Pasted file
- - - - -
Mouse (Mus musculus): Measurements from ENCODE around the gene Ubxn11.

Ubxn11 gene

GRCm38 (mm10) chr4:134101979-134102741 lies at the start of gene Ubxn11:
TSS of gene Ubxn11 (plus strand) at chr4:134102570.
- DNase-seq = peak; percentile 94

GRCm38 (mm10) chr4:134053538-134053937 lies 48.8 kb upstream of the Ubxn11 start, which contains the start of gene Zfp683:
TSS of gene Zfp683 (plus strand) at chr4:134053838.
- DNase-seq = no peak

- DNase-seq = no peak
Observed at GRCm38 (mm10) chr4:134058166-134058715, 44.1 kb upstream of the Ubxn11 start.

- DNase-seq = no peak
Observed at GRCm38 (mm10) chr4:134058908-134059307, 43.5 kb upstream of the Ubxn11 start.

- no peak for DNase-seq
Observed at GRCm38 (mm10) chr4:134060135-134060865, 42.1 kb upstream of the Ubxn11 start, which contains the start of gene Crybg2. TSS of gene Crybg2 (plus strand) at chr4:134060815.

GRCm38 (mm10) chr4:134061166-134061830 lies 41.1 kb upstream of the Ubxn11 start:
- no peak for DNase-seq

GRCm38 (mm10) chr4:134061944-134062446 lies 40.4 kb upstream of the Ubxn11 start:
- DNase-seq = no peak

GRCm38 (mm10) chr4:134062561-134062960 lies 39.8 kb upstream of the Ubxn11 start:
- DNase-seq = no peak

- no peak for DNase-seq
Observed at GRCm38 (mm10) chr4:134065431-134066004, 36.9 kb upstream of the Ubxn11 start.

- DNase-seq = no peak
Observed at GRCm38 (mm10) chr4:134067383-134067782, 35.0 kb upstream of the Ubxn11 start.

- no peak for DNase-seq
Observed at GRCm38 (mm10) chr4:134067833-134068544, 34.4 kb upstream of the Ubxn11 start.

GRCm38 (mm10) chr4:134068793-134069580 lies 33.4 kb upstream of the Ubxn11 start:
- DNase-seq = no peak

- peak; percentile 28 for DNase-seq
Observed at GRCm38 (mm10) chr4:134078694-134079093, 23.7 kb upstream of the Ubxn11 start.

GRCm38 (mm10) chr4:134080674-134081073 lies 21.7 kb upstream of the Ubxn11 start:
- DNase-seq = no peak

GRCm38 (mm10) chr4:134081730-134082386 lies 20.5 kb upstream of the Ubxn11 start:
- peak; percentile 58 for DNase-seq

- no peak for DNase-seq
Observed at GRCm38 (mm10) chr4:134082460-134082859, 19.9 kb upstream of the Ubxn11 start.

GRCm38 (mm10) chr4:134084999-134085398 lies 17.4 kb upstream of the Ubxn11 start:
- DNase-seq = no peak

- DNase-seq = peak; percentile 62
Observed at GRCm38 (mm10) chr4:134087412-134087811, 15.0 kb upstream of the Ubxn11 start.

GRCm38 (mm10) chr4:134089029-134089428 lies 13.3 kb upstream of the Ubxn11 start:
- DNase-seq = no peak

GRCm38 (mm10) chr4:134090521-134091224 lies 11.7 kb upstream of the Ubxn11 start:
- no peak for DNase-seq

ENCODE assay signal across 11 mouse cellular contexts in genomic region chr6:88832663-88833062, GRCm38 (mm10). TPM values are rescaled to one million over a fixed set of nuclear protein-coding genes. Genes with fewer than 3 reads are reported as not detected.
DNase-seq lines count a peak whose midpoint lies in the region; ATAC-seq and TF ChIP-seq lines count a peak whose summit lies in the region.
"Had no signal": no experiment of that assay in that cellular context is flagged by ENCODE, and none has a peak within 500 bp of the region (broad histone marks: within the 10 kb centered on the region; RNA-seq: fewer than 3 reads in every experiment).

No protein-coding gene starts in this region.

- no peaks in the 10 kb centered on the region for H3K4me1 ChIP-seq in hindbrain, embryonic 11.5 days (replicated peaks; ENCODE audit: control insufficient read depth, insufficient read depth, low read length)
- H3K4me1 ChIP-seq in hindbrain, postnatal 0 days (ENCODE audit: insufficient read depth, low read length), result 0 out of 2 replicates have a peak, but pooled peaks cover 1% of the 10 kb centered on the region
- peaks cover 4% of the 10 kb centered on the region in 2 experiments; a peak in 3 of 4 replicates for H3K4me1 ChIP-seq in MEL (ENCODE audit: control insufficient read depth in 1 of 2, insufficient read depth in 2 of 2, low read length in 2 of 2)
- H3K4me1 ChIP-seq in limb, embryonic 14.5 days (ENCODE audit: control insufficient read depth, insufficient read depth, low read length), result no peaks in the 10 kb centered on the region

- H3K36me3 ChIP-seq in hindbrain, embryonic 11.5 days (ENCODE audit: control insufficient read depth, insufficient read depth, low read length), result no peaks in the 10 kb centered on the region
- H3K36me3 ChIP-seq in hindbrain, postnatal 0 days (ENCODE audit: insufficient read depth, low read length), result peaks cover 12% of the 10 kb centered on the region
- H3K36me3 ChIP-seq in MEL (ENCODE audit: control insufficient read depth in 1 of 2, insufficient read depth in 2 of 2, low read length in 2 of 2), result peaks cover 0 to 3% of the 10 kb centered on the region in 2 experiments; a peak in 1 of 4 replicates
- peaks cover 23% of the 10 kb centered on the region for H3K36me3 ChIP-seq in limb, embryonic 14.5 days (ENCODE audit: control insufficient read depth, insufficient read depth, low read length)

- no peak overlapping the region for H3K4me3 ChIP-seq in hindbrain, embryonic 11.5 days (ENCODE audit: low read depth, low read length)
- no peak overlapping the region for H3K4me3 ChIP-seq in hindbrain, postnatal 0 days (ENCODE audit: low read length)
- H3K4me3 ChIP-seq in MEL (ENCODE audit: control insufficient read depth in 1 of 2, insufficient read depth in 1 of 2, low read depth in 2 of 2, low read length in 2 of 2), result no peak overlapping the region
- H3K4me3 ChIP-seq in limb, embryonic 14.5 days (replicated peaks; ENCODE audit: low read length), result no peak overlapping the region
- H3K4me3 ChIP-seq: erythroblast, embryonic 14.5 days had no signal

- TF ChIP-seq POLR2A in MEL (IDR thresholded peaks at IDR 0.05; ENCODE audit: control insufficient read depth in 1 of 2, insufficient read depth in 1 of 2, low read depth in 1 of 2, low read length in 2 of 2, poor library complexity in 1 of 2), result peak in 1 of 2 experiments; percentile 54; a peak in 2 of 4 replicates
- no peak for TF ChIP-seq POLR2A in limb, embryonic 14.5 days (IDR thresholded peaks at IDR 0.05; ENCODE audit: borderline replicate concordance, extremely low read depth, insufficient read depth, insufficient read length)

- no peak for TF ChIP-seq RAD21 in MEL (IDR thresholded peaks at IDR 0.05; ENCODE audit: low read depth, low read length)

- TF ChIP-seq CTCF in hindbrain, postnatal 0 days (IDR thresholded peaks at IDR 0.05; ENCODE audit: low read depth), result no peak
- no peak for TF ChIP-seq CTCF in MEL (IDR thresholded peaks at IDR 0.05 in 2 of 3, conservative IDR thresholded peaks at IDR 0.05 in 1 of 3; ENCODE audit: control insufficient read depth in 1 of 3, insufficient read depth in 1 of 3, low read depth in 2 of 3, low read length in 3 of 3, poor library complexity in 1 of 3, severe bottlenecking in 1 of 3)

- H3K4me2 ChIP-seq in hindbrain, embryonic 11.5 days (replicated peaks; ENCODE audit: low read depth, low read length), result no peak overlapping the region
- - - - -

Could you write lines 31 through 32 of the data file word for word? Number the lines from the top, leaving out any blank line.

GRCm38 (mm10) chr4:134080674-134081073 lies 21.7 kb upstream of the Ubxn11 start:
- DNase-seq = no peak